Port of Hamburg: An old port thriving in today’s world

The Germans know what they have in the port of Hamburg. Known in its native land as Das Tor zur Welt­—The Gateway to the World—it is just that, the nation’s primary transit point for goods.

Nestled within Germany’s second-largest city on the Elbe River, a little over 100 kilometers from where it empties into the North Sea, it is a vital part of the connective tissue linking Europe’s largest economy with the rest of the world.

As one of the great rivers of Europe, the Elbe—like the Danube and Rhine and Loire—has helped shape the human history of the region. The geographic fact that it could be developed to handle large, ocean-going ships has made it an economic lynchpin for millennia. Given the role of Germany as the gravitational center of the European Union, one of the three economic titans of the modern world economy, the port is of central importance to the global supply chain.

The modern port is managed by the Hamburg Port Authority (HPA), which was established in 2005 to unify various aspects of port operations, especially long-range infrastructure planning, business development strategies, and to represent the port within the European Union.

Long a focal point of German industry

The Elbe River begins in the mountains near today’s Polish-Czech border and flows for over 1,100 kilometers with a watershed that includes the Berlin, Prague, and Dresden regions. By every measure, it would be one of Europe’s great rivers even without the unique features of the 140-kilometer Elbe Estuary, a broad tidal river mouth that a millennia ago was deep enough to allow the ships of the North Sea to navigate downstream.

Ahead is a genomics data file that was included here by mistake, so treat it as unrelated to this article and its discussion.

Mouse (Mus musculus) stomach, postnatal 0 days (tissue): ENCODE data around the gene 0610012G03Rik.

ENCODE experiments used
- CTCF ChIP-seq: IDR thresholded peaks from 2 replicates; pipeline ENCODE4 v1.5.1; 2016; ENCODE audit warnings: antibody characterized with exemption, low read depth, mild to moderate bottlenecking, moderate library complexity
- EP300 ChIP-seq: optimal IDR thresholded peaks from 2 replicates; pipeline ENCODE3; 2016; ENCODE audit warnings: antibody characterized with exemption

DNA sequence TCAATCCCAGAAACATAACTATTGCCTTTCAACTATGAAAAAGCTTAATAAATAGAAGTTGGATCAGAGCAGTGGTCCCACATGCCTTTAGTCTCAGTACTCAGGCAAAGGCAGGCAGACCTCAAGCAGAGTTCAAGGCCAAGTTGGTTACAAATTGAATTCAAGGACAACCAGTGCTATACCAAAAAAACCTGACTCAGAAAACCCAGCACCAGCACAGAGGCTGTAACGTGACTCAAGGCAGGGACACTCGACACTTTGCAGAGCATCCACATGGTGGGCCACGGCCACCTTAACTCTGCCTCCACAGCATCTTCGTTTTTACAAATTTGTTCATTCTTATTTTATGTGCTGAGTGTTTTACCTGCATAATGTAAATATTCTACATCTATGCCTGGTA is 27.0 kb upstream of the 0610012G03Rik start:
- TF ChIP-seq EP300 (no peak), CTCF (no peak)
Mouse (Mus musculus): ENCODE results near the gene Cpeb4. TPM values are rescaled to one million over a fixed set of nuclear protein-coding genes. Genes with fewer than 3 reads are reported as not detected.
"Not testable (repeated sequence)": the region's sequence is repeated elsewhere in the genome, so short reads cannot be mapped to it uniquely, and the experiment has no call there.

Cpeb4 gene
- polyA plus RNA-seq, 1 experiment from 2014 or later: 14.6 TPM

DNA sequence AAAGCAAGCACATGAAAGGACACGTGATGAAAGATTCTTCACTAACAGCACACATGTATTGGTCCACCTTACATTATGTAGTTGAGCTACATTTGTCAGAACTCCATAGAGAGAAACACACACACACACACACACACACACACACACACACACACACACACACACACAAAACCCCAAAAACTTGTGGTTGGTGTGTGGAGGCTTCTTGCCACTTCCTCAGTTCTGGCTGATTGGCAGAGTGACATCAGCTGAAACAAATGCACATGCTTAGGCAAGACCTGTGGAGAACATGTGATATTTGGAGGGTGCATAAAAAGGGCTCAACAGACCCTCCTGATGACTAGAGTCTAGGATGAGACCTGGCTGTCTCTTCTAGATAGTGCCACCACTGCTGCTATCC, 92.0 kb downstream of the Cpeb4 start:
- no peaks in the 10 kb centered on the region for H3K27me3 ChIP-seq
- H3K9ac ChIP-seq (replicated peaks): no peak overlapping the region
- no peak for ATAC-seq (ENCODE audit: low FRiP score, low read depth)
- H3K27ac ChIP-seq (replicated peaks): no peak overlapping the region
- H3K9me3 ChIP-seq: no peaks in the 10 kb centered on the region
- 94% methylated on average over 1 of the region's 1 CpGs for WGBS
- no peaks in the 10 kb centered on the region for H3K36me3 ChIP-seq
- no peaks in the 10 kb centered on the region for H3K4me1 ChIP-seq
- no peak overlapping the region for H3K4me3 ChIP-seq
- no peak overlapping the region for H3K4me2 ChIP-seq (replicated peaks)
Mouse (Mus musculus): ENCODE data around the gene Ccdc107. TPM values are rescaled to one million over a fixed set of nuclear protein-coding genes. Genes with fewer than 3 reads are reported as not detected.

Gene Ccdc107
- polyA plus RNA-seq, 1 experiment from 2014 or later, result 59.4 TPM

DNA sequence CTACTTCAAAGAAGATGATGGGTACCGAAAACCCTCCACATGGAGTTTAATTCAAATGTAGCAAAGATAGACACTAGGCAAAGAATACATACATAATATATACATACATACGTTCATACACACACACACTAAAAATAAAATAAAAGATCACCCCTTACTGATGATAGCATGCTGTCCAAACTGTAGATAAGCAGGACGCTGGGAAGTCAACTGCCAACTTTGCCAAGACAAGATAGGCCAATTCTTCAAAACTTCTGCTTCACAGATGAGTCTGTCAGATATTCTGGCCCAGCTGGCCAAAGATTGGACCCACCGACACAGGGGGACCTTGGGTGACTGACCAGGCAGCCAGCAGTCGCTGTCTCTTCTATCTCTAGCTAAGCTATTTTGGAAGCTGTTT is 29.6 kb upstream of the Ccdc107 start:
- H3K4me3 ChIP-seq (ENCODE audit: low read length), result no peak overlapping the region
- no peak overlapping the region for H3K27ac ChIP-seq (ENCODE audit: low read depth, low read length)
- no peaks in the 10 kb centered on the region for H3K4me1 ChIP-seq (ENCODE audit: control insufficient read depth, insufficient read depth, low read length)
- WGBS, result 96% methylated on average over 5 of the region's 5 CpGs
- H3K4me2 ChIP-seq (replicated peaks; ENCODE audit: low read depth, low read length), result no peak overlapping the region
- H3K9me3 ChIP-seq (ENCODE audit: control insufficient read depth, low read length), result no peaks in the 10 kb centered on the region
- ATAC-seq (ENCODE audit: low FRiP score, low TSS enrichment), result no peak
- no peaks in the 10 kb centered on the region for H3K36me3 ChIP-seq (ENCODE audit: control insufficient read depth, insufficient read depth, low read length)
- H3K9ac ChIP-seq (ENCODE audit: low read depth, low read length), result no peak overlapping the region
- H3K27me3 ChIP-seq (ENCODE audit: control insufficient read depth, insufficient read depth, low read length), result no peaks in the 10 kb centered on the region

Saxon Switzerland near Dresden, Germany

Centuries of growth

The first traces of moorage in the area of modern Hamburg date to the 9th century. The official “birthday” of today’s port is calculated from May 7, 1189, when the Holy Roman Emperor Frederick I granted the city of Hamburg the right to sail custom-free to the North Sea. Through the centuries the port and its city grew. Hamburg was a vital part of the Hanseatic League, the merchant and market city confederation that flourished for two centuries and dominated maritime trade in the North and Baltic seas. In 1266, with nearby Lübeck, it was granted a charter by King Henry III of England to operate in London, and in subsequent years a series of interwoven trade relationships were established with other port cities like Novgorod, Bruges, Amsterdam, and Bergen.

This pivotal role in international trade fueled the growth of Hamburg in the ensuing centuries, through wars and political change. In the late 18th century, it became an important European port to the newly formed United States, and by the end of the century nearly 300 ships registered under the flag of Hamburg were sailing to North Atlantic ports on the U.S. eastern seaboard. Over the next century increased traffic and the introduction of steamships drove significant development, including dredging projects mid-century that deepened the Elbe fairway between the North Sea and the port. By the early twentieth century, Hamburg was the third-largest in the world after London and New York.

A key to modern German commerce

After the devastation of World War II, which saw the port largely destroyed from the first firebombing of the war, significant funds were poured into rebuilding. It quickly again became the region’s economic driver and today is responsible for the employment of over 260,000 people and for the handling of over 10,000 ships annually. It is Germany’s largest port and the second-largest container port in Europe. In 1990 total volume was 61 million tons; it was over 120 tons in 2021.

Last year the port handled 88.9 million tons of general cargo (up 1.3% YOY), 39.8 million tons of bulk cargo (up 3.3%), and 8.7 million TEUs (up 2.2%). The port is also a major cruise ship destination, with 210 making a port call in 2019 prior to COVID restrictions. In fact, the world’s first purpose-built cruise ship, the Prinzessin Victoria Luise, was built in Hamburg in 1899.